National Geographic : 2009 Apr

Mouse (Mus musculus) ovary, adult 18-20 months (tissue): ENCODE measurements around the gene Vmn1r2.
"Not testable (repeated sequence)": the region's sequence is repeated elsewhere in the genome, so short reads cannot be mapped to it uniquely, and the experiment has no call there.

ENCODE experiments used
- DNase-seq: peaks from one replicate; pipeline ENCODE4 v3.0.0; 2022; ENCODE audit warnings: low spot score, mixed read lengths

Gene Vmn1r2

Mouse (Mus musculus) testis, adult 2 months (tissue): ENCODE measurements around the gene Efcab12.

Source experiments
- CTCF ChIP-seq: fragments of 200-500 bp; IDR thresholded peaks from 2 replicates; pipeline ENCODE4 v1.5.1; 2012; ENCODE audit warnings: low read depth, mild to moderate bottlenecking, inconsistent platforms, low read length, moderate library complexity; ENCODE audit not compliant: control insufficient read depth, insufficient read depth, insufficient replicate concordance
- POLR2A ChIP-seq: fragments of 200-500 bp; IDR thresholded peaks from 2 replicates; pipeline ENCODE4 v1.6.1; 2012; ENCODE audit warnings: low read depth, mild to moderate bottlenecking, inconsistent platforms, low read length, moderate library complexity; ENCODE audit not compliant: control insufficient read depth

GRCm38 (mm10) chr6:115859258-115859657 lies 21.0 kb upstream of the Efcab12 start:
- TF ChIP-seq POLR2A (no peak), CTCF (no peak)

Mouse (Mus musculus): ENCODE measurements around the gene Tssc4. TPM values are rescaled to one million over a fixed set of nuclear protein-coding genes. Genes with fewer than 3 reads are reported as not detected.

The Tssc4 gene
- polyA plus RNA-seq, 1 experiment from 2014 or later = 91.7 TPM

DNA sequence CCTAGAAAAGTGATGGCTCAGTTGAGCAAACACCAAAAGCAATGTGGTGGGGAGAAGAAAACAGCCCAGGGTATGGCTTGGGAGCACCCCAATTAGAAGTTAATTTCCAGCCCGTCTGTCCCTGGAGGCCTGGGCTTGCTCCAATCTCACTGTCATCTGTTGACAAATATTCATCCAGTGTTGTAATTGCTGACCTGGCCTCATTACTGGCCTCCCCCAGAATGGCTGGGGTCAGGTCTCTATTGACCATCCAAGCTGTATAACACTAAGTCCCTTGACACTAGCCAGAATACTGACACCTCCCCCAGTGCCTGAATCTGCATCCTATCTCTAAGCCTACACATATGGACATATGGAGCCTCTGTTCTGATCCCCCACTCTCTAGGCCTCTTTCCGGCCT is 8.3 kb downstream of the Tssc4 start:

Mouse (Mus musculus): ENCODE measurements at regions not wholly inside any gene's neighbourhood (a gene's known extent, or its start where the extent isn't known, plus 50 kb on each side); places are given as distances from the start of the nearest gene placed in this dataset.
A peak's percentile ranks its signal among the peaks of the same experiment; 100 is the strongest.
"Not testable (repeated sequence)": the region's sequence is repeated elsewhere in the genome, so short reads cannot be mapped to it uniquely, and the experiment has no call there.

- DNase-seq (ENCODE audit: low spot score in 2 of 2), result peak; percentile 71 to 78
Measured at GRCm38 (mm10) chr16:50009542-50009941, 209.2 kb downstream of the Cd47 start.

• as in the three decades between 1950 and 1980. "It happens not just spatially, but also in time," says Brian Soden, a professor of marine and atmospheric science at the University of Miami. "And so the dry periods become drier, and the wet periods become wetter." Quantifying the effects of global warming on rainfall patterns is challenging. Rain is what scientists call a "noisy" phenomenon, meaning that there is a great deal of natural variability from year to year. Experts say that it may not be until the middle of this century that some long-term changes in precipitation emerge from the background clatter of year-to-year uctuations. But others are already discernible. Between 1925 and 1999, the area between 40 and 70 degrees north latitude grew rainier, while the area between zero and 30 degrees north grew drier. In keeping with this broad trend, north- ern Europe seems to be growing wetter, while the southern part of the continent grows more arid. e Spanish Environment Ministry has estimated that, owing to the combined e ects of climate change and poor land-use practices, fully a third of the country is at risk of deserti- cation. Meanwhile, the island of Cyprus has become so parched that in the summer of 2008, with its reservoir levels at just 7 percent, it was forced to start shipping in water from Greece. "I worry," says Cyprus s environment com- missioner, Charalambos eopemptou. " e IPCC is talking about a 20 or 30 percent reduc- tion of rainfall in this area, which means that the problem is here to stay. And this combined with higher temperatures---I think it is going to make life very hard in the whole of the Mediterranean." Other problems could follow from changes not so much in the amount of precipitation as in the type. It is estimated that more than a billion people---about a sixth of the world s population---live in regions whose water sup- ply depends, at least in part, on runoff from glaciers or seasonal snowmelt. As the world warms, more precipitation will fall as rain and less as snow, so this storage system may break down. e Peruvian city of Cusco, for instance, relies in part on runo from the glaciers of the SUDAN Drought scars the earth in Northern Darfur in October 2005. The UN calls this region "a tragic example of the social breakdown that can result from ecological collapse."